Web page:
Former SC Gov. Mark Sanford Says GOP Must Accept Losing Seats In Order To Advance Ryan Budget

After Rep. Paul Ryan (R-WI) introduced the Republican budget that would end Medicare and extend tax breaks for the wealthy, public backlash was swift. Constituent anger erupted at town halls across the country and polling showed the Republican plan hugely unpopular, even among GOP voters. The budget is so toxic that the leading Republican presidential contenders, including Mitt Romney, Tim Pawlenty, and Newt Gingrich, have steadfastly refused to endorse it.

Even GOPers are now admitting that the House Republicans’ agenda will end up costing thm seats in Congress. ThinkProgress recently spoke with former South Carolina Gov. Mark Sanford about what effect the Republican plan to end Medicare will have. Sanford singled out the upcoming New York 26th congressional district special election as one that Republicans may lose because of the Ryan budget, and conceded that his party would likely take “some losses” elsewhere as well. Still, the former governor argued that Ryan’s budget was “pioneering,” which necessarily “will involve losses”:

KEYES: You mentioned the NY-26 race. Do you think it would be worth it for Republicans to maybe lose a few of these races in pursuit of the ultimate goal of passing Ryan’s budget?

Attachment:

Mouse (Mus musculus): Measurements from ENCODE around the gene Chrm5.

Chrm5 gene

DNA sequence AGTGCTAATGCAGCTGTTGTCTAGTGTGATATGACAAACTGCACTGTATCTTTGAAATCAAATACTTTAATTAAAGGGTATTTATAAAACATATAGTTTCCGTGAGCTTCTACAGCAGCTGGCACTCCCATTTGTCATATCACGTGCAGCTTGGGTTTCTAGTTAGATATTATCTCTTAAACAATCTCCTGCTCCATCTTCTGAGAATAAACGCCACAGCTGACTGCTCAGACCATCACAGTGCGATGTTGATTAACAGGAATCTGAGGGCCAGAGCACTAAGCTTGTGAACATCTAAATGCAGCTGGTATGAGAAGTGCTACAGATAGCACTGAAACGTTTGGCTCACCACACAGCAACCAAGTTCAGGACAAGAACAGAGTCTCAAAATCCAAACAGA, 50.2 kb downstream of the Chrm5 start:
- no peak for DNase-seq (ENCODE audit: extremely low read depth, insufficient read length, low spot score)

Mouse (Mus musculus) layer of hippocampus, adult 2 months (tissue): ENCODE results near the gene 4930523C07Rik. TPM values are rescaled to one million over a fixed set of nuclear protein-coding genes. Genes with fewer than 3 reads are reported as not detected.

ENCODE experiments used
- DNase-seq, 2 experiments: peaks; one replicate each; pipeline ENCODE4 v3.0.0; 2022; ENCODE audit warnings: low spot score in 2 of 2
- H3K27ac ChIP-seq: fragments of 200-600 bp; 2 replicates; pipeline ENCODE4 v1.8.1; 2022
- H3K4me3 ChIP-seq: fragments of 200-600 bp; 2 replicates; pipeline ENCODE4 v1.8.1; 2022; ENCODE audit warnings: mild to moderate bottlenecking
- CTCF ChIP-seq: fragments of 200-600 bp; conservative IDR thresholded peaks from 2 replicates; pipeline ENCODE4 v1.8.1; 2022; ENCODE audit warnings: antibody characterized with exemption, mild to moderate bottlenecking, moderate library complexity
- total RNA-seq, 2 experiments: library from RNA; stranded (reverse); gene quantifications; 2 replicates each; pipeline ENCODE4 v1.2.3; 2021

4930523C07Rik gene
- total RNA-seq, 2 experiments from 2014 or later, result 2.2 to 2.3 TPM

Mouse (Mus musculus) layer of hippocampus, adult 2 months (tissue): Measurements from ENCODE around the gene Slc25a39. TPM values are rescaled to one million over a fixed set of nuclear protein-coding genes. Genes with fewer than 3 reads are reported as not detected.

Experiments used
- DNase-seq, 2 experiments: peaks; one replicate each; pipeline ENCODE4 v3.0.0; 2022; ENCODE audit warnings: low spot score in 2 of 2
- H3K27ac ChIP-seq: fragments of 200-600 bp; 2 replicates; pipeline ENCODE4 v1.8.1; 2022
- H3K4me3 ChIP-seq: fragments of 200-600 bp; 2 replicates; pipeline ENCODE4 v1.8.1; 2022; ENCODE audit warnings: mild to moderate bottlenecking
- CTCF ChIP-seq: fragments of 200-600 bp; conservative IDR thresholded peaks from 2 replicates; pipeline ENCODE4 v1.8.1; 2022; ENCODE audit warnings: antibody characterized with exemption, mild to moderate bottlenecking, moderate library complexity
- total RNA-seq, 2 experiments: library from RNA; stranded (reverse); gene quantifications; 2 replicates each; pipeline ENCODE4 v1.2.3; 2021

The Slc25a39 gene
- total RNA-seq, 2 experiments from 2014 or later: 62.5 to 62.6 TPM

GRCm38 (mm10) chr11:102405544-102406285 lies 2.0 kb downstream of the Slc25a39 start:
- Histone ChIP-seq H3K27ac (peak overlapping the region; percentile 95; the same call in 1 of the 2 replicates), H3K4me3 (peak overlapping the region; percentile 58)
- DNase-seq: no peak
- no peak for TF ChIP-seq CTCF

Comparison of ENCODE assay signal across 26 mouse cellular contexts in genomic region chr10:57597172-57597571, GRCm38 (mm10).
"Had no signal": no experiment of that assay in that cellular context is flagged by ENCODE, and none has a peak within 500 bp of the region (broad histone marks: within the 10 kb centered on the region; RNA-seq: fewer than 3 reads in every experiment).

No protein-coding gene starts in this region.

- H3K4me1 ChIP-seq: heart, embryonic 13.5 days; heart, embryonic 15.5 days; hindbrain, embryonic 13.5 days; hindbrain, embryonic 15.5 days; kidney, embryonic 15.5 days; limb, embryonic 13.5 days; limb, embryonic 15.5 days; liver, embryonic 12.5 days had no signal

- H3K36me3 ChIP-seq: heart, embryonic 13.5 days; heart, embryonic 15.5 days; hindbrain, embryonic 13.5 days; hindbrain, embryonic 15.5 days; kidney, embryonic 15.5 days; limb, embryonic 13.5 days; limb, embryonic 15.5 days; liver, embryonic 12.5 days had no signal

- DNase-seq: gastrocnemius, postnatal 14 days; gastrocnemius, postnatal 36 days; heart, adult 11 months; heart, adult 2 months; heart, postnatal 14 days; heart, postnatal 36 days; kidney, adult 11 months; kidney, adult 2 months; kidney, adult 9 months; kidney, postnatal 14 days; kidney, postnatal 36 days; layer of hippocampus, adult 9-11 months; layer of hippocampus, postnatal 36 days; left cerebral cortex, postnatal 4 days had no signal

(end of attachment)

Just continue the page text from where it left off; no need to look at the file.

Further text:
SANFORD: Yes. Everybody wants to play it safe in politics. But at the end of the day, you can only kick the can down the road so long. […] Unless there’s entitlement reform, we’re going to see wheels start coming off the bus that would have again tragic implications for this generation and the next generation.

KEYES: If that’s the case, why do you suppose there might be these short-term losses for the GOP?

SANFORD: Because everybody’s scared of the unknown. They would say, back when I was in Congress, “there’s pioneers with arrows in their back.” And so nobody wants to pioneer on anything. But what is vital, particularly given the debt levels that we’re looking at, is that we see some pioneering. That will involve losses. Any real conflict will involve losses. In military operations and in politics. Too often, everybody wants to play it so safe that there are no losses and as a consequence, we end up kicking the can down the road. So my view would be, yeah, take some losses in advancing real ideas that will make a real difference in people’s lives rather than watering it down.

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Fearful of such losses, Republican leaders are beginning to back away from many tenets of the Ryan plan. House Ways and Means Committee Chairman Dave Camp (R-MI) said he would not hold hearings on Ryan’s budget. Multiple GOP senators, including Rob Portman (R-OH), Lamar Alexander (R-TN), and Susan Collins (R-ME) are backing off the Ryan plan as well.